June 01, 2022

Top 3 Challenges of Mixed Reality Content Creation

Top 3 Challenges of Mixed Reality Content Creation

As the cost of Extended Reality (XR) hardware drops and enterprises realize the benefits of Augmented Reality (AR) and Virtual Reality (VR) for learning and development (L&D), service operations, and beyond, more companies are fleshing out strategies for leveraging this technology.

At this point, figuring out use cases is almost the easy part. What’s more challenging is developing the XR content itself. Not only does it demand talent with specific and scarce expertise, but the process of creating 3D assets is expensive, time consuming, and difficult to optimize.

There’s one thing that we know for sure: without scalable, high quality content, it’s difficult to secure the user and exec buy-in required to realize the true potential and ROI of investing in XR in the enterprise.

In this article, we’ll introduce you to the top 3 challenges of mixed reality (MR) content creation and show you what steps we’re taking to solve them.

#1 Cost

Undoubtedly the largest barrier to entrance, the upfront cost of 3D content creation is a huge sticking point for corporate adoption of MR tech. Ignoring hardware costs and narrowing in specifically on creating an enterprise XR application, we can divide these costs into two broad categories: development and capture.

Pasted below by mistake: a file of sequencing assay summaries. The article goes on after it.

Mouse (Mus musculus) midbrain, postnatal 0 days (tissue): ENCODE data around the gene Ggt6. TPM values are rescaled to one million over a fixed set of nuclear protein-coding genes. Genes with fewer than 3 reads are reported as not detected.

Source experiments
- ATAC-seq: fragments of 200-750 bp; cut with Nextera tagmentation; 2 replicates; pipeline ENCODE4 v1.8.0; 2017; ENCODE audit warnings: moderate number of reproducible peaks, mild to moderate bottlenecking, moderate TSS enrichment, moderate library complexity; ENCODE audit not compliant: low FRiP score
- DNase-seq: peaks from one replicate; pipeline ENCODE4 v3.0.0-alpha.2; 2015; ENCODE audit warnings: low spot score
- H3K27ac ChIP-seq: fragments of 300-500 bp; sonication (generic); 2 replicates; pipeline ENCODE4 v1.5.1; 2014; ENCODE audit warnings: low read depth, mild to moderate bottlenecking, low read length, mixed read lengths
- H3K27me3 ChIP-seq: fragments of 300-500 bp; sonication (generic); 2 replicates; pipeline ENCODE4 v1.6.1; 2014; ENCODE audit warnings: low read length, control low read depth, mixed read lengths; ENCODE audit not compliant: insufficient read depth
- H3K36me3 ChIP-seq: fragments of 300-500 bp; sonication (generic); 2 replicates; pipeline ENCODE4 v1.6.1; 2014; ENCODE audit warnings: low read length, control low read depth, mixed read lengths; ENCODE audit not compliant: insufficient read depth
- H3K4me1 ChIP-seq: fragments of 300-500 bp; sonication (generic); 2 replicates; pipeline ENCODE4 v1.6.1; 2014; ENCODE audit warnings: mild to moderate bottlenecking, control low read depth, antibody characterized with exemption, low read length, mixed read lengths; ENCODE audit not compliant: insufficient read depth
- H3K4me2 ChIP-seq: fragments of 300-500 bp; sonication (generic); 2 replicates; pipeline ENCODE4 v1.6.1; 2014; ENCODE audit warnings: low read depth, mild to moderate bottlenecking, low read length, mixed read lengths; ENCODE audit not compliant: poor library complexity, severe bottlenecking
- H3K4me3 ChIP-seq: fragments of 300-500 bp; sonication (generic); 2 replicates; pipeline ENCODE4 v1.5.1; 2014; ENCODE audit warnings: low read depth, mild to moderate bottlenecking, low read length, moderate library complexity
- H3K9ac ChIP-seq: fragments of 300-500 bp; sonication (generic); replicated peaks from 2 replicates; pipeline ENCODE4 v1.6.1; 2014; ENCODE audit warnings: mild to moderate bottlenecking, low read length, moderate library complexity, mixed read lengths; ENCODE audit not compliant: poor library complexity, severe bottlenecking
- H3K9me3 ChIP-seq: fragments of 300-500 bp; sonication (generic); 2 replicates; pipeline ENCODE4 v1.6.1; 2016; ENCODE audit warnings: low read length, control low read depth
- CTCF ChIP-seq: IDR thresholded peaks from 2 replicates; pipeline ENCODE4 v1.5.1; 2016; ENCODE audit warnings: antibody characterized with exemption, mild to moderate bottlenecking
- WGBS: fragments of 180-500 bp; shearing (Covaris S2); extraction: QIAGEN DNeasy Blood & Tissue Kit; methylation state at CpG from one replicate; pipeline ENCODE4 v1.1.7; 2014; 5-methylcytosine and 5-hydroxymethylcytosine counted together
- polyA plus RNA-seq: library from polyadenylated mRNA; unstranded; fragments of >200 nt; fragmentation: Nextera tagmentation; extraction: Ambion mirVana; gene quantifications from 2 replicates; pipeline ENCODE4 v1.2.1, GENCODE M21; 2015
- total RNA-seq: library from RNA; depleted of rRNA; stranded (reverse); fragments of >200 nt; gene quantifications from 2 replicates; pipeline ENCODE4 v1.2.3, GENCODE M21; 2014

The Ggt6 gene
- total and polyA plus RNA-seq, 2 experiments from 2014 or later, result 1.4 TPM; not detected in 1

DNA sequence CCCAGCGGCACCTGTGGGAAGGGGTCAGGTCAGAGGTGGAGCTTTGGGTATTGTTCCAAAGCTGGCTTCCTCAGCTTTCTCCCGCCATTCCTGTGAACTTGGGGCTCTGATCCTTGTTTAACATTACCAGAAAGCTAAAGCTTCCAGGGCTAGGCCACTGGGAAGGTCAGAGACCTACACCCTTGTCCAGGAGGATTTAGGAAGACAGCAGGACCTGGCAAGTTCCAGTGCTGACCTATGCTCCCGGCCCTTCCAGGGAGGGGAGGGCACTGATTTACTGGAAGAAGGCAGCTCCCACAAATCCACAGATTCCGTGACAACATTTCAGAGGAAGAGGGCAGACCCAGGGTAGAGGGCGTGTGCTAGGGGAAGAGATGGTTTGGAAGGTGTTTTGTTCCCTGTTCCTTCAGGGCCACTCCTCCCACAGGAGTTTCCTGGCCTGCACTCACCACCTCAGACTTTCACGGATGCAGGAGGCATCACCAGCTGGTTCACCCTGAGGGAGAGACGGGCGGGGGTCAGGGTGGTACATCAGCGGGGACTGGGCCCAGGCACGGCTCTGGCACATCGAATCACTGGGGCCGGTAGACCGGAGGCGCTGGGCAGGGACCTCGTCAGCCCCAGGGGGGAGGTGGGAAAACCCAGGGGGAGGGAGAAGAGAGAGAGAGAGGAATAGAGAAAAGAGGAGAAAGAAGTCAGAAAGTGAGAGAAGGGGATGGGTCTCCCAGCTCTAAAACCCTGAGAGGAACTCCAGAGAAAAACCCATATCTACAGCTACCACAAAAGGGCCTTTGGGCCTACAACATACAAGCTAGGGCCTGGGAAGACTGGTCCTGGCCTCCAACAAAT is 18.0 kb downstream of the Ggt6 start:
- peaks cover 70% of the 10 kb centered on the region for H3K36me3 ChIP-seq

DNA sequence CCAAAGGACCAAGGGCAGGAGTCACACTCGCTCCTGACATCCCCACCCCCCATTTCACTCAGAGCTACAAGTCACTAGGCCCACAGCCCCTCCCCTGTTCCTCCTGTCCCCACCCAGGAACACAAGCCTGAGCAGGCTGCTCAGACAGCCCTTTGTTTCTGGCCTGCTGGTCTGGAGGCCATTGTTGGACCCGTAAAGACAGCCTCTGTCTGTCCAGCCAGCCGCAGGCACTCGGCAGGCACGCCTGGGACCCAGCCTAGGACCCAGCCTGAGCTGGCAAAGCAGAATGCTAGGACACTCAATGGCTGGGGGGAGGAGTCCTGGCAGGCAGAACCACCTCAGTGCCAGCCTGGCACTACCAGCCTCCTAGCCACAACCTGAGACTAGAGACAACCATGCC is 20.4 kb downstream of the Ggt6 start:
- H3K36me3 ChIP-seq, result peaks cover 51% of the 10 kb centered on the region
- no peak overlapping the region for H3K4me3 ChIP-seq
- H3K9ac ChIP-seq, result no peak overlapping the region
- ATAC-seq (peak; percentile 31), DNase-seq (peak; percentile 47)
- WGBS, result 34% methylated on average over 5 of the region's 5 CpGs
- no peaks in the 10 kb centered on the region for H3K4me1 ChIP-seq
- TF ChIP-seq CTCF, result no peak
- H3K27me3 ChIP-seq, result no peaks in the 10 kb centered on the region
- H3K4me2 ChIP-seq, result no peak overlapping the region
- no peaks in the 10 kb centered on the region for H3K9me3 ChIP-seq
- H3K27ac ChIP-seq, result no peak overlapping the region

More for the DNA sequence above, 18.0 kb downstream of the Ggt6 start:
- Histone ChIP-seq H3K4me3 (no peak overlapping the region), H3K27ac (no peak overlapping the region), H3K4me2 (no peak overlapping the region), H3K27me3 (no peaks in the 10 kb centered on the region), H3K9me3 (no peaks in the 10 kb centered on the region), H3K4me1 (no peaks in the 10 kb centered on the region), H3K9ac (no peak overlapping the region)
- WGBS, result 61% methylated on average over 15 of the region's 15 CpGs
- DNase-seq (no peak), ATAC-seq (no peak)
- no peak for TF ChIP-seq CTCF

On the development side of the equation, the biggest factor is the cost of hiring developers who can bring knowledge and expertise to the table. VR developers can cost $150 to $300 per hour, and this can easily translate into $8,000 at minimum for the simplest of L&D games or simulations and can quickly balloon into $100,000+ for more complex applications. A basic eCommerce shop, for instance, generally costs between $15,000 and $25,000 for development.

There are also all the other development factors that aren’t specifically tied to immersive technology itself. For instance, if you want usage, performance and compliance data to automatically upload to the cloud where you can view it from an organized dashboard, you’ll need IT, data and software engineers to develop all that infrastructure and integrate it with the right tools.